The Mozilla Corperation don’t want people to change the source code of Firefox, recompile it with extra bonus bugs and possible API incompatibilities, and release it – as Firefox – to people who might use it and blame them for bugs that aren’t their fault.

Linux distros – such as Debian and Ubuntu – routinely maintain their own forks of open source applications with security updates backported from newer versions of software, without the associated functionality updates that the full new version has. This is why we call the current release “stable”, functionality doesn’t change.

Firefox the application is open source, Firefox the brand is decidedly not. Firefox the brand is the protected property of the Mozilla Corperation and they really don’t want people messing with it.

People produce systems on top of Firefox, hundreds upon hundreds of extensions. These rely on the version of the browser being reported being accurate. If the browser says it is version X.01, but it is really X.01 with the security patches from X++, then even if it reports itself as X.02, it doesn’t know if functionality it is relying upon is working. Or if it will segfault if it tries. It doesn’t even know to check, because as far as the extension is concerned, it’s running on a minor patch level advance on its target version.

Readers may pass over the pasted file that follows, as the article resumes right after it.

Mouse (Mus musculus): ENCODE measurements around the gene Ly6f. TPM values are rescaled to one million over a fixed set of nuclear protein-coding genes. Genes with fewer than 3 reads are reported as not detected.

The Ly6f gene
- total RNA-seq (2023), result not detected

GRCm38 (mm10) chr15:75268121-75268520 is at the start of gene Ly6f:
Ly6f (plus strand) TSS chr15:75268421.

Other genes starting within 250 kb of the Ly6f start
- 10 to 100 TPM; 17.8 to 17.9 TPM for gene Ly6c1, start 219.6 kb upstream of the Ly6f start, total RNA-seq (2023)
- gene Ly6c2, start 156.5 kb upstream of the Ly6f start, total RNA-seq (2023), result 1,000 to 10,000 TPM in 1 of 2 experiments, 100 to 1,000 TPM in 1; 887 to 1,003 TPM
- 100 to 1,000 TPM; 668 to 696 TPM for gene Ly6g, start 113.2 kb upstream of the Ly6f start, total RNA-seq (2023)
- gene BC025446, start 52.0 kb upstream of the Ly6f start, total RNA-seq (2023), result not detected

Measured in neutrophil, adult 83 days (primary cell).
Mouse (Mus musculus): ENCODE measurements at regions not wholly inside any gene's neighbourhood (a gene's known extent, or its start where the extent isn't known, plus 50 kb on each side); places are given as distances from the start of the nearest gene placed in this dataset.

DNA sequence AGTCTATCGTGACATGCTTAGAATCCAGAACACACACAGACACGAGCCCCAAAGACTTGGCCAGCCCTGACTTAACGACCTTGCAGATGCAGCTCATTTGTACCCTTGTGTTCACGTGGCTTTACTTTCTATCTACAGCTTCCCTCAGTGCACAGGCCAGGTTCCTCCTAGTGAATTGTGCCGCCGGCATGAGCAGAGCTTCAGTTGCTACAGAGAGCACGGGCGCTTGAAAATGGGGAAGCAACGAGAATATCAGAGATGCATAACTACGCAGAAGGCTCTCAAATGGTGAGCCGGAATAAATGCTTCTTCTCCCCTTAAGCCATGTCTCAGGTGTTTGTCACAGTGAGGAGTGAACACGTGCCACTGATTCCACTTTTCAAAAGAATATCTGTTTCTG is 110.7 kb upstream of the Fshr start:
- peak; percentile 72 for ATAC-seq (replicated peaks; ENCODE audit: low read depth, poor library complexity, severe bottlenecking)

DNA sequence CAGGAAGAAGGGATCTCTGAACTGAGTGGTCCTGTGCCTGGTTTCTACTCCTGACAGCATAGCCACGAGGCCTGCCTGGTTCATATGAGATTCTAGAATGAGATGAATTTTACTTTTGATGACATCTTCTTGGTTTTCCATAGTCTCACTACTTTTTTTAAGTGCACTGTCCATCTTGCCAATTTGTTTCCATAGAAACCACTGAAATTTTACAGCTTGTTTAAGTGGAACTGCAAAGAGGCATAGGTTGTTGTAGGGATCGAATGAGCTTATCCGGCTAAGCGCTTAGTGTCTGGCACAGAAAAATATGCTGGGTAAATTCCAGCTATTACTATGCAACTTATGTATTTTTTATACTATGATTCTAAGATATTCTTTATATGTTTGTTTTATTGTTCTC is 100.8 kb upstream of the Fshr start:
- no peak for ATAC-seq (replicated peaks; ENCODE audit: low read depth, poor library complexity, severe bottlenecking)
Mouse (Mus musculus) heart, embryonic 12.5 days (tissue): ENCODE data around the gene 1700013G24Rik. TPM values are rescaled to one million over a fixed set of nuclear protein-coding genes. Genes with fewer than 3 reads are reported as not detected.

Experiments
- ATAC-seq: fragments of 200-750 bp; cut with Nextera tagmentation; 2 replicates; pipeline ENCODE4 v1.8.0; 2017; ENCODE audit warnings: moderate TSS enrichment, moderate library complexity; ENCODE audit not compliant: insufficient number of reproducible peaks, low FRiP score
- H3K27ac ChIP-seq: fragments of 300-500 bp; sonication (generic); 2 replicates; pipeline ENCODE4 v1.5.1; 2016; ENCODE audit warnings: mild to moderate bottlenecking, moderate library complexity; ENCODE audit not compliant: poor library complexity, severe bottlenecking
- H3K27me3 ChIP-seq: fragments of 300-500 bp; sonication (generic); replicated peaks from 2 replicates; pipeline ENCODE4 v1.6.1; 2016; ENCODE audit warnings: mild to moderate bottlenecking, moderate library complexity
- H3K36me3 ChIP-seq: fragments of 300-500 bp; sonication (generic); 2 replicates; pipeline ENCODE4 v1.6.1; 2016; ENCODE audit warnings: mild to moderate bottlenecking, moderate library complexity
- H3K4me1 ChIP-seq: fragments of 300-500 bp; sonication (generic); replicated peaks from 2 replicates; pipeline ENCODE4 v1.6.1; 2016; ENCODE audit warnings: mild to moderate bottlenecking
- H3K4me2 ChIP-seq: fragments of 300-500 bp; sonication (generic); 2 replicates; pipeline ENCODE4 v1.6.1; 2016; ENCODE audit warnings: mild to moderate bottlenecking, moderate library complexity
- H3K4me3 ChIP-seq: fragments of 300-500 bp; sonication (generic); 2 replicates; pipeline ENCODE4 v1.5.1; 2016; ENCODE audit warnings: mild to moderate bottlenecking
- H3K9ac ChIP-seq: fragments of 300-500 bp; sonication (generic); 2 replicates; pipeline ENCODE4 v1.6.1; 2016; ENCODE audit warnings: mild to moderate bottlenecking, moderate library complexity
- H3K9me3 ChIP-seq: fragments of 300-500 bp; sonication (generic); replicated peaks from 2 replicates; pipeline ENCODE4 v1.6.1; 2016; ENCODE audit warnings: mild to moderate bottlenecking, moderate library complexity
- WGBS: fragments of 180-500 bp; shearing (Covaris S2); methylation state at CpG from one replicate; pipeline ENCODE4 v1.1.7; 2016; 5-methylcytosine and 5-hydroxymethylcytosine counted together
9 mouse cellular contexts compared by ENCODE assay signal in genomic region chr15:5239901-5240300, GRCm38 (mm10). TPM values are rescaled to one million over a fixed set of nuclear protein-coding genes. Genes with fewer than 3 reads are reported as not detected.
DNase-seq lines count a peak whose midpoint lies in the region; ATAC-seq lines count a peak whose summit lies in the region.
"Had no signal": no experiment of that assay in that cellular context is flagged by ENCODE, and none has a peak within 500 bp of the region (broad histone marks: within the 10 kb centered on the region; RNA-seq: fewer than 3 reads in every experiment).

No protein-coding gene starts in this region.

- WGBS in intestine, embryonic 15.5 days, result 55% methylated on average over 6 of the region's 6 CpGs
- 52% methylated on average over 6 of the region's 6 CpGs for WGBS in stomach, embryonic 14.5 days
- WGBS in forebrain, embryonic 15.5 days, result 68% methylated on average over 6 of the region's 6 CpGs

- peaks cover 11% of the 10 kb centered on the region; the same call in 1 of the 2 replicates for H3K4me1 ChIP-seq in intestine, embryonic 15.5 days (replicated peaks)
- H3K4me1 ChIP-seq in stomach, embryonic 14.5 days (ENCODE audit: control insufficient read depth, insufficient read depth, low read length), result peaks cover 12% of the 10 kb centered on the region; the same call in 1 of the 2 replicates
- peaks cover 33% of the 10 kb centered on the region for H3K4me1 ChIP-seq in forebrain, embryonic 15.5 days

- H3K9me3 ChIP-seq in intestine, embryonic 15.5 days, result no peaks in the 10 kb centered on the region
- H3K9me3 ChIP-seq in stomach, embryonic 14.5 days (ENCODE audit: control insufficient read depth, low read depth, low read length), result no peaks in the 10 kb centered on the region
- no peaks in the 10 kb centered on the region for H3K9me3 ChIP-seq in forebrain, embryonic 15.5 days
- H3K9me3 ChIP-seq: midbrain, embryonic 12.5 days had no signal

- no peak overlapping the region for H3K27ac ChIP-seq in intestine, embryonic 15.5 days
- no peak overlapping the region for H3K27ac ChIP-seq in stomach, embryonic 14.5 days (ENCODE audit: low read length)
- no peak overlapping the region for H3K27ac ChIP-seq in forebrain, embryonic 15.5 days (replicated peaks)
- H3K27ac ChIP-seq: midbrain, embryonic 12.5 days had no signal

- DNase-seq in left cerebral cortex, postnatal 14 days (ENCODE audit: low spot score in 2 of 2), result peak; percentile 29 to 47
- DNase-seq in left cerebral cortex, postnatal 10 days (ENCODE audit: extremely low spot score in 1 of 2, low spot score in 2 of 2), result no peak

Enter the iceweasel concept.

Iceweasel is a way around this problem. It is not Firefox, but it is mostly compatible. It is, in fact, Firefox with a different name and logo, and with the patches that the package maintainer applies. It isn’t called Firefox, so gets around the branding limitations. It is compatible with most firefox extensions, as it happens.

Then the GNU foundation go ahead with an actual product called Iceweasel which is not just Firefox with the serial numbers filed off, but a seperate maintained branch with new functionality. This (the name, at least) is a really silly idea, as it confuses the concept of “iceweasel” as suggested in the Debian-devel discussions last time this came up as an unbranded Firefox with an actual product.

So Firefox – the brand – isn’t quite free enough for Debian, and Iceweasel isn’t actually 100% compatible with Firefox.

So stop fucking telling me it’s just an argument about the graphics.